Samsung's Bot Chef is like having Rosie from the Jetsons prepare your dinner

(Image credit: Future)

There's nothing like having an extra pair of hands, even if they are attached to a pair of robot arms descending from a kitchen cabinet. And as unsettling as that might look, Samsung's Bot Chef could be a glimpse into our robot-assisted future in the kitchen.

These robot arms are studded with sensors and packed with enough intelligence to chop, dice, stir and even operate other kitchen gadgets using nothing more than voice commands. 

At CES 2020, I watched the Bot Chef turn on a stove, dice up some tofu, stir the tofu in a pan, rummage through a drawer for Sriracha, squeeze the spicy sauce into a bowl, and even load a coffee machine and brew a cup of joe. While Bot Chef's movements were slow and deliberate, I was impressed by at all it could accomplish. 

The Bot Chef is basically two arms, each about 2.5 feet in length, that articulate in three sections. At the end of each are three-finger hands not much larger than that of an adult male's, though these robot hands can rotate as well as grasp objects. 

Sensors in and around the arms allow them to search for and identify items; for example, the Bot Chef was able to pick up a knife from one wall and a spatula and spoon from another. Those sensors also detect when a human gets too close. When that happens, Bot Chef will stop moving, so it doesn't slice off someone's finger. (The first law of robotics still applies in the kitchen, after all.)

During the demonstration, the chef/presenter asked the Bot Chef to help him make a salad; the Bot responded through a speaker, and presented a selection of recipes on a display. After choosing a tofu/cabbage salad, the Bot Chef then outlined what needed to be done next. As Bot Chef diced up the tofu, it asked the flesh-and-blood chef to prepare other ingredients, for instance.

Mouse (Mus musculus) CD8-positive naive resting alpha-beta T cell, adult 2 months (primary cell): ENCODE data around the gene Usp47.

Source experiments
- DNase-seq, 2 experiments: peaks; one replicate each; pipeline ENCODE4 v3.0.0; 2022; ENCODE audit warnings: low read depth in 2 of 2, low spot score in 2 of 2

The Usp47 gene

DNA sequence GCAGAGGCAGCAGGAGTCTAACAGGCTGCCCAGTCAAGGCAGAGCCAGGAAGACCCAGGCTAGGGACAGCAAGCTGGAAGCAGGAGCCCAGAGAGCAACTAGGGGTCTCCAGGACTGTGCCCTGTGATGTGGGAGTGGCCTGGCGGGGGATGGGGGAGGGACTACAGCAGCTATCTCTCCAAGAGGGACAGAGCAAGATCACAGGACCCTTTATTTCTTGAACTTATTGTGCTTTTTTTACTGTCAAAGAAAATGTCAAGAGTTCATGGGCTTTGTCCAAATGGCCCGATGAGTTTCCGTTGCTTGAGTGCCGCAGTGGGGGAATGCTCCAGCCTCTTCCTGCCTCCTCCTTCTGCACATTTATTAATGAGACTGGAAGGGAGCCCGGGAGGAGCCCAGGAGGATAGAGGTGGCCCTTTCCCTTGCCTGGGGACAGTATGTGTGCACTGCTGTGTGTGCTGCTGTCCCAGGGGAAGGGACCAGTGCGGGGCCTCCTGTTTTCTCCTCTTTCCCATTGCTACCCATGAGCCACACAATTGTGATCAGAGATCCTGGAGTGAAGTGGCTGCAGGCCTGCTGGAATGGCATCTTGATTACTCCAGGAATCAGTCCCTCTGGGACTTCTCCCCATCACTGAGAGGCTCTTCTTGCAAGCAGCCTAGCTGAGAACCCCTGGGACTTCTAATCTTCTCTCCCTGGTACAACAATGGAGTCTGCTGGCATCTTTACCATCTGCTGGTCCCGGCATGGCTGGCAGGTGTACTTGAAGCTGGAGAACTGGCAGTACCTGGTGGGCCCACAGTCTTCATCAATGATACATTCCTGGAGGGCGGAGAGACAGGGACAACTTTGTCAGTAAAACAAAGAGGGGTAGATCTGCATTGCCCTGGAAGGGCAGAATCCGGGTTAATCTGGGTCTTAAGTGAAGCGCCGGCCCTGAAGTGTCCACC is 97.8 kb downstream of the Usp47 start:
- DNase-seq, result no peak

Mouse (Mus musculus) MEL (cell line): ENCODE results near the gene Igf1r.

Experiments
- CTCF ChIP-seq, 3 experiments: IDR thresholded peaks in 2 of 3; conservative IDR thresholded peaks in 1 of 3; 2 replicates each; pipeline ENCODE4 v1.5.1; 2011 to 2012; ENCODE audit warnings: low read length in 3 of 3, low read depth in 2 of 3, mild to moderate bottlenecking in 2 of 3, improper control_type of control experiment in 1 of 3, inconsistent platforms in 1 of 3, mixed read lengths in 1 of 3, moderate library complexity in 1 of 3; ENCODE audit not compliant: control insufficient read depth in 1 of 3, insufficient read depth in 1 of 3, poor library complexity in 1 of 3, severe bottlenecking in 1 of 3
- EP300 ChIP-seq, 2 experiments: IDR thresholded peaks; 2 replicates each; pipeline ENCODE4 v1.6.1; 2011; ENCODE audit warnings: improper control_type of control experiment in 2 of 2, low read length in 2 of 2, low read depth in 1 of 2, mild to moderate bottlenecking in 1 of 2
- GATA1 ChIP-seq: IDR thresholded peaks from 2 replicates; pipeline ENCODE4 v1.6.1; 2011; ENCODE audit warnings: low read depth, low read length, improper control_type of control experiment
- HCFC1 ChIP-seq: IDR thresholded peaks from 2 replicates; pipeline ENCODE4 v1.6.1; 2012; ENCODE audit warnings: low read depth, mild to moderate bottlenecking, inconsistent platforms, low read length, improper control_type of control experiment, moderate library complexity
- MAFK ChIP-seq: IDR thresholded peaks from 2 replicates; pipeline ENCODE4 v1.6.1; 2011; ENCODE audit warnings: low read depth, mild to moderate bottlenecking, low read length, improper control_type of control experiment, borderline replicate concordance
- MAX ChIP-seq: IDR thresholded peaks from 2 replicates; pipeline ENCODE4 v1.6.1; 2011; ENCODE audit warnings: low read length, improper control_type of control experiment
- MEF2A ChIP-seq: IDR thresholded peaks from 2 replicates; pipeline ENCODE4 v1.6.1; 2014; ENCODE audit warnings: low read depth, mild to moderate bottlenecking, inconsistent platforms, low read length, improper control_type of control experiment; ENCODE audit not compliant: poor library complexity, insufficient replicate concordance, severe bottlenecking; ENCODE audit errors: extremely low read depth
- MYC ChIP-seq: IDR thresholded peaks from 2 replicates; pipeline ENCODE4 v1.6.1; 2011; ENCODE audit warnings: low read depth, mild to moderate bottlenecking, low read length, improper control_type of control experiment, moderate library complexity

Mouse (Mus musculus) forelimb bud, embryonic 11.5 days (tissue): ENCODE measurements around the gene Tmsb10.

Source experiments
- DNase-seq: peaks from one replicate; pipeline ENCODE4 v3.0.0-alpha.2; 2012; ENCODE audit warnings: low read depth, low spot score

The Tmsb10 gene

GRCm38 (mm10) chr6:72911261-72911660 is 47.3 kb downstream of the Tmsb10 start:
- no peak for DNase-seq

Samsung also showed off how Bot Chef could learn new skills on the fly. When the presenter asked Chef Bot to make a cup of coffee, it responded that it didn't know how. The assistant then told the Chef Bot to download the skill; a few seconds later, the Chef Bot gained the ability to load a pod into a coffee maker, place a cup underneath, and then press the button to start the coffee machine. It was like watching Keanu Reeve's training scene in the Matrix come to life, only with kitchen appliances.

Samsung doesn't have any information on when the Bot Chef would be available, or how much it would cost, but a representative said the smart kitchen assistant's price wouldn't be exorbitant. Still, I have a feeling that if you can afford the Bot Chef, you'd probably be able to afford a real chef. 

Be sure to check out our CES 2020 hubfor the latest news and hands-on impressions out of Las Vegas.

Mike Prospero
U.S. Editor-in-Chief, Tom's Guide

Michael A. Prospero is the U.S. Editor-in-Chief for Tom’s Guide. He oversees all evergreen content and oversees the Homes, Smart Home, and Fitness/Wearables categories for the site. In his spare time, he also tests out the latest drones, electric scooters, and smart home gadgets, such as video doorbells. Before his tenure at Tom's Guide, he was the Reviews Editor for Laptop Magazine, a reporter at Fast Company, the Times of Trenton, and, many eons back, an intern at George magazine. He received his undergraduate degree from Boston College, where he worked on the campus newspaper The Heights, and then attended the Columbia University school of Journalism. When he’s not testing out the latest running watch, electric scooter, or skiing or training for a marathon, he’s probably using the latest sous vide machine, smoker, or pizza oven, to the delight — or chagrin — of his family.